In a talk at the Holy Names College, Oakland, California, USA, Sogyal Rinpoche, a master of Dzogchen Buddhism, told a story about a man, a top diplomat and maharaja, who sought the answer to the question, 'How do I meditate?' He asked the question of Sogyal Rinpoche's master many times, as in the practice, to elicit many perspectives on the subject. At a spiritual dance in Sikkim, the diplomat asked the master the question again. The master was enjoying himself and replied impatently, 'Look, when one thought has ceased and died, before another thought has yet risen, isn't there a gap?' 'Yes,' the diplomat said. 'Prolong it. Prolong that gap. That is meditation,'the master explained.
A great number of books have been written on meditation, and I have written about it myself in The Fragrant MInd. Basically, it's very simple: it's trying to create stillness and peace in the mind, beyond the chatter and clutter that usually fills it.This is not to say that meditation is about nothing. On the contrary, it is about everything. In meditation, we come in contact with a vast reservoir of energy, passing through ever deeper layers of ourselves, as is explained by a Tantric nun: 'The human mind is on a continuum. There's the mind, the senses - our attraction or aversion to someone or something; then there is the intellect - the everyday computer, with memory; then the creative layer - where we go deep into the mind; and there is a flow - rather than the black and white; and a deeper than bookish knowledge.
The next layer is intuition, expanded awareness, where you can really distinguish between what is right or wrong and, going deep, make good decisions. The next level is the spiritual level - the sense of oneness. The last layer is Samadhi, which is complete merger in the cosmic consciousness, total reabsorption. Human beings can complete the cycle: from infinite consciousness, to manifestation, to infinite consciousness .' In meditation, fragrance provides something spiritual to focus on - and with eyes closed, which many people find additionally helpful. It's important though that the aroma evokes no memory for you which will just flood your mind and defeat the purpose of the exercise.
For this reason I suggest using blends in which no one ingredient dominates, and a new and unique aroma is created. This is accomplished by balancing out the ingredients, so that even if you do not use equal drops, as some essential oils are stronger than others, there is a balance between them all. Amongst the floral essential oils, linden blossom, jasmine and rose maroc make particularly good meditation oils either individually or in blends. Some people might find these aromas too heavy, particularly as they progress with meditation when the lighter florals, such as rose otto, neroli or diluted jasmine may feel more appropriate. Any essential oil can be lightened with dilution.
Which essential oils are chosen is entirely a matter of personal preference. Some people are drawn to the resins, such as frankincense, myrrh, benzoin, styrax or copal, or one of the many other balsams found throughout the world. A nice addition to any of these are the citrus types - eucalyptus citriodora and litsea cubeba. These two generally work as well in meditation blends as do the more usual citrus fruit oils.
Blends are excellent for meditation, and there are many essential oil you can choose from to create your own. For example:
Pine, Spruce, Cypress, Fir
Sandalwood, Amyris, Ho-wood, Guaiacwood
Tangerine, Lemon, Cardamom, Vanilla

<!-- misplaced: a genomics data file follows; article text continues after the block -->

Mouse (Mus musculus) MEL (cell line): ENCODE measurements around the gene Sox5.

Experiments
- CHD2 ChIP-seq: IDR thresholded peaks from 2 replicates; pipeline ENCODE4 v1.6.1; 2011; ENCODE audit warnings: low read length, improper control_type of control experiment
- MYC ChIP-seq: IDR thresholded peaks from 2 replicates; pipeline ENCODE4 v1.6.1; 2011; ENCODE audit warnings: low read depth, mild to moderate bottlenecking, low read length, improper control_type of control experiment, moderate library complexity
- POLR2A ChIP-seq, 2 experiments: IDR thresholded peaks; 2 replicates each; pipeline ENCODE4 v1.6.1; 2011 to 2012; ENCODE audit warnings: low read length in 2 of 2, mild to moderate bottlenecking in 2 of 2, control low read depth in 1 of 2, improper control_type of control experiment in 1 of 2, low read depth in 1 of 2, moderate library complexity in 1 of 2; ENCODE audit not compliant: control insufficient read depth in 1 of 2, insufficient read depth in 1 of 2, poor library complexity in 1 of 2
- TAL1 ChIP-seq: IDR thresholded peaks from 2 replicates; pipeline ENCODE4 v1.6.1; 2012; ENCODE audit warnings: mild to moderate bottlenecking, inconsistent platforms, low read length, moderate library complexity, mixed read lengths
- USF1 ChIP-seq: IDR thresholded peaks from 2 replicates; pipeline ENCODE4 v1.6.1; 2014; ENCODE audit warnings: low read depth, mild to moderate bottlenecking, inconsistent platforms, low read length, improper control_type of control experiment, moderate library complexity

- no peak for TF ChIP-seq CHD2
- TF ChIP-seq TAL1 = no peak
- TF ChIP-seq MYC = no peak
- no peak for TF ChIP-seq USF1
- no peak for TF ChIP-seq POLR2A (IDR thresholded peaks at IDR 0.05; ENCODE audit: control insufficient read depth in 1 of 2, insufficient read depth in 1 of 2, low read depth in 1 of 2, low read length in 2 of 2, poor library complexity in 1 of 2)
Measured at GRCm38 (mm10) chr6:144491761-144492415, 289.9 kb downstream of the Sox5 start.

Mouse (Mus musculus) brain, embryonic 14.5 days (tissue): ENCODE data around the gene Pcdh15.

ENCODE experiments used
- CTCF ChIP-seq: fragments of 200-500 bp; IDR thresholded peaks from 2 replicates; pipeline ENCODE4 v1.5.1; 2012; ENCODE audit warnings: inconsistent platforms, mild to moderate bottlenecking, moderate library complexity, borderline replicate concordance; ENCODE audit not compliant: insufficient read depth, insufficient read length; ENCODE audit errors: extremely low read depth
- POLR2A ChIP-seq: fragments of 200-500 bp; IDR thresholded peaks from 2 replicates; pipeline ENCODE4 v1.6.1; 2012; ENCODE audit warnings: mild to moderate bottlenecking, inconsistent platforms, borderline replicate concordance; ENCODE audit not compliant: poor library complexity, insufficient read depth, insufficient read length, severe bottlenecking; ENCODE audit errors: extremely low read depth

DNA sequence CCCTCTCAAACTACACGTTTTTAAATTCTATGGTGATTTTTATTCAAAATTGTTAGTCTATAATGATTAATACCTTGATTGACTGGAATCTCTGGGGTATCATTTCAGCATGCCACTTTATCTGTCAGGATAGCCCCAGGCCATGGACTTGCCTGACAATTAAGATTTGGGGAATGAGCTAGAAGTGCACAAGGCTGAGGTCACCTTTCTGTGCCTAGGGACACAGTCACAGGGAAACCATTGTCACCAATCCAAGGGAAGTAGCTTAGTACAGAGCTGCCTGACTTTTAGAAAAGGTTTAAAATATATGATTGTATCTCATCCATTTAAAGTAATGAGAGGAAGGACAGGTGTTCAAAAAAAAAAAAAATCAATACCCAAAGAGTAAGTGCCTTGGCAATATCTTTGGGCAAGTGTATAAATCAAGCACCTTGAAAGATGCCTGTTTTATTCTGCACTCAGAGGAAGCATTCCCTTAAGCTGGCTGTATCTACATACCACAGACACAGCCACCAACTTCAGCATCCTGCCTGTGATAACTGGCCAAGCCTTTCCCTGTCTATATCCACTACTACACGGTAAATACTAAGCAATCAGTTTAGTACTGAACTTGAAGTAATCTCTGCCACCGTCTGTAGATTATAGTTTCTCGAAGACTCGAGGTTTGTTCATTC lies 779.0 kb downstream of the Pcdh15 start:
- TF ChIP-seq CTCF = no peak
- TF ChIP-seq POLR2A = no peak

Graspefruit, Orange, Mandarin, Lime
Change your meditation blend as often as you wish. Each one will be special in its own way. Using essential oils with medation helps to bring more vivid colours, more clarity and focus, to the event. Aroma during meditation can bring forth cellular or genetic memory - scenes and pictures from our past - or from times and places that are unrelated to our present life.
Many people are discouraged from meditation for the simple reason they cannot find a siting position that is both comfortable and conforms to the positions usually adopted in pictures of people meditating - with legs crossed or with the posterior resting on the heels. It sometimes seems that one has to be uncomfortable to do it properly! This is not so. You can meditate in any comfotable sitting position, trying to keep your back straight - as this helps the flow through the energy centres along the spine. If no siting position is comfortable - and this applies to many people - just lie on the floor. The most important thing is to be relaxed.
Some people tell me that when they meditate, they fall asleep. Does it really matter? In the sleeping state we often recieve information, answers to questions, as well as information about the past, present and future. Meditation could, be said to be conscious sleeping. We are, though, more sensitive to noise at this time, and the slightest sound can have the same shocking effect as a cannon going off near by. So do take the phone off the hook and do whatever else is required to ensure you get a certain amount of peaceful time. In the profound quite of meditation we can listen to our bodies. We may find the energetic source of any ache or pain, as well as the source of our spiritual selves.
Ther are now countless studies that show meditation definetly acts upon the body in, for example, Showing the pulse rate and calming physiological and neurological processes. Less easy to demonstrate than changes in clinical conditions, but well documented in people's reports of their experiences, is that meditation opens us up to receiving information. Answers to nagging questions or just plain unsolicited wisdom comes either from the higher self, the superconscious or universal knowledge. Meditation, then, is not about taking a rest, but about going on an adventure.
Reference: The Fragrant Heavens : Valerie A Worwood
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